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Plant Signal Behav. Sep 2008; 3(9): 654–656.
PMCID: PMC2634547

Biotic and abiotic stress responses through calcium-dependent protein kinase (CDPK) signaling in wheat (Triticum aestivum L.)

Abstract

Calcium-dependent protein kinases (CDPKs) sense the calcium concentration changes in plant cells and play important roles in signaling pathways for disease resistance and various stress responses as indicated by emerging evidences. Among the 20 wheat CDPK genes studied, 10 were found to respond to drought, salinity and ABA treatments. Consistent with previous observations, one CDPK gene was shown to respond to multiple abiotic stresses in wheat suggesting that CDPKs could be converging points for multiple signaling pathways. Among the 12 wheat CDPK genes that were responsive to Blumeria graminis tritici (Bgt) infection or the treatment of hydrogen peroxide (H2O2), eight also responded to abiotic stresses, suggesting a cross-talk between biotic and abiotic stress signaling pathways. Phylogenetic analysis indicated that some of these genes were closely related to CDPKs from other species, whose functions have been partially studied, suggesting similar functions wheat CDPK genes. Combining the up-to-date knowledge of CDPK functions and our observations, a model was developed to project the possible roles of wheat CDPK genes in the signaling of biotic and abiotic stress responses.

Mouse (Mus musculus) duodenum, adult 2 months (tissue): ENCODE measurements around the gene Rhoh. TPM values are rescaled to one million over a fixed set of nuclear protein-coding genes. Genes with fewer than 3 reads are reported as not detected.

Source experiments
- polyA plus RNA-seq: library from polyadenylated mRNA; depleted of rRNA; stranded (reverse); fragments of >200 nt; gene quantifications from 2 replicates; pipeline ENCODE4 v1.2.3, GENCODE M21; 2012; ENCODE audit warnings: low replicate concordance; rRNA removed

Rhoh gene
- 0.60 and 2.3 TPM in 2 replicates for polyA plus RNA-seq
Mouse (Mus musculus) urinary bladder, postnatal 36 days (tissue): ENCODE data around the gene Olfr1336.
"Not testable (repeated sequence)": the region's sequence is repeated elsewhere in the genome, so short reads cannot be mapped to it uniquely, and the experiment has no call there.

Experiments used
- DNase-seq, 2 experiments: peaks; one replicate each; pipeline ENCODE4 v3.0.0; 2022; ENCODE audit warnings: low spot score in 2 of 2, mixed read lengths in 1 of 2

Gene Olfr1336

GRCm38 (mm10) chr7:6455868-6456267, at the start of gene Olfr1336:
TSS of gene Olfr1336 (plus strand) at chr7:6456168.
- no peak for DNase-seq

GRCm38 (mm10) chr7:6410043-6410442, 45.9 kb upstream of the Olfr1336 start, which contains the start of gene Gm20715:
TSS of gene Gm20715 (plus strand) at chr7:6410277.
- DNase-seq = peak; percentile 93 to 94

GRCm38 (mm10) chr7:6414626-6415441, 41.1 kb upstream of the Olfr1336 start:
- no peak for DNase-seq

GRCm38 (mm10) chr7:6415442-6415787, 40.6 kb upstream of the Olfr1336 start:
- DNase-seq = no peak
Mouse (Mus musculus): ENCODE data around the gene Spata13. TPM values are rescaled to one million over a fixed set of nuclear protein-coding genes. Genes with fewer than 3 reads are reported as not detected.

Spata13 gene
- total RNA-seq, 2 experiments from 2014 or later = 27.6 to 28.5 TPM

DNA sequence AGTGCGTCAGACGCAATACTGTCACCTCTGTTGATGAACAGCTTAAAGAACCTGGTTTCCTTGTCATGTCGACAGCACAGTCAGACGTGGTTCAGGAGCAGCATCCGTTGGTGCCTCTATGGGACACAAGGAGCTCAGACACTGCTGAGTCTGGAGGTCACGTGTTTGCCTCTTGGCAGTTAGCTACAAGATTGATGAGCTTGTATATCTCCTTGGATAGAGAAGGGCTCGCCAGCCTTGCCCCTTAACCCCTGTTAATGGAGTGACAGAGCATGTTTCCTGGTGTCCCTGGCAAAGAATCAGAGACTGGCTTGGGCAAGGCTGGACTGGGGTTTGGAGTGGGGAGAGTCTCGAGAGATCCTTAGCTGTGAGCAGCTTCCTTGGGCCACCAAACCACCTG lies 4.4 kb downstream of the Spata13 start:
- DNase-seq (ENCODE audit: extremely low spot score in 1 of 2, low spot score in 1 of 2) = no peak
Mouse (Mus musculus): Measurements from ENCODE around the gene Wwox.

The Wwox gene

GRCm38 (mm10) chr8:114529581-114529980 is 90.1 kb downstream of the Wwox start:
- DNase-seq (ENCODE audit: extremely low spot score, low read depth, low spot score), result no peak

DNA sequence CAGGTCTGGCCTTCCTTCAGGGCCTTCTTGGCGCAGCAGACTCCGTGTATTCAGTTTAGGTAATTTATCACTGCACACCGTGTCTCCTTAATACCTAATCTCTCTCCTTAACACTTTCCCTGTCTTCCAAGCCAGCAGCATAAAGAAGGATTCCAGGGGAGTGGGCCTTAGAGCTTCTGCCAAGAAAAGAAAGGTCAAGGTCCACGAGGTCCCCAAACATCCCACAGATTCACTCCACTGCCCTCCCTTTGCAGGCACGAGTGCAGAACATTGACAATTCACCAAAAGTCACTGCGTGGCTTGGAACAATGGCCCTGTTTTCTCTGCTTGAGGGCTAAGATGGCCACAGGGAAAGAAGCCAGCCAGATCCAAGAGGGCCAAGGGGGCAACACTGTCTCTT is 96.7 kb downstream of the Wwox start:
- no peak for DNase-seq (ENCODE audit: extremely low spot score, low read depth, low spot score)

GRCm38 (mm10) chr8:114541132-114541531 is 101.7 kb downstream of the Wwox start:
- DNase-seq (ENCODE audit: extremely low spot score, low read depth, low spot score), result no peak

Key words: CDPK, calcium, kinase, stress response, disease resistance, signal transduction, wheat

Sessile plants have developed sophisticated signaling pathways to deal with dramatic environmental changes that may affect their normal growth, such as pathogen attack, drought, and cold. Calcium is a universal secondary messenger that responds to these stimuli. The fluctuation in cytosolic Ca2+ levels can be sensed by calcium-dependent protein kinases (CDPKs), which will modify the phosphorylation status of substrate proteins.13 Accumulating evidence indicate that CDPKs mediate biotic and abiotic stress signaling pathways.47 For example, overexpression of the rice CDPK gene OsCDPK7 provides cold, salt, and drought tolerance for the transgenic rice plants, demonstrating the potential of CDPK engineering to generate stress tolerance enhanced crops.8,9

In wheat, 10 out of 14 CDPK genes appeared to respond to abiotic stresses including drought, NaCl, as well as ABA stimulus (Fig. 1A).10 Five CDPKs (TaCPK4, 6, 9, 10 and 18) were particularly interesting since they could respond to at least two of the three treatments, among which the expression level of TaCPK9 was enhanced under all three treatments suggesting that TaCPK9 is the point where multiple signaling pathways cross. In wheat, TaCPK4 responded to both ABA treatment and NaCl stress (Fig. 1A). Interestingly, its best Arabidopsis homologs AtCPK4 and AtCPK11, as suggested by a Neighbor-Joining phylogenetic analysis (Fig. 1B), have been postulated as two important positive regulators in CDPK/calcium-mediated ABA signaling pathways.11 Such a correlation strongly supports the idea that TaCPK4 is a good candidate in wheat for ABA signaling. Figure 1A also shows that one wheat CDPK gene could respond to multiple abiotic stresses suggesting that CDPKs are converging points for multiple signaling pathways. On the other hand, multiple CDPKs were involved in single stress response. It is however not clear how these CDPKs are organized in one signaling pathway.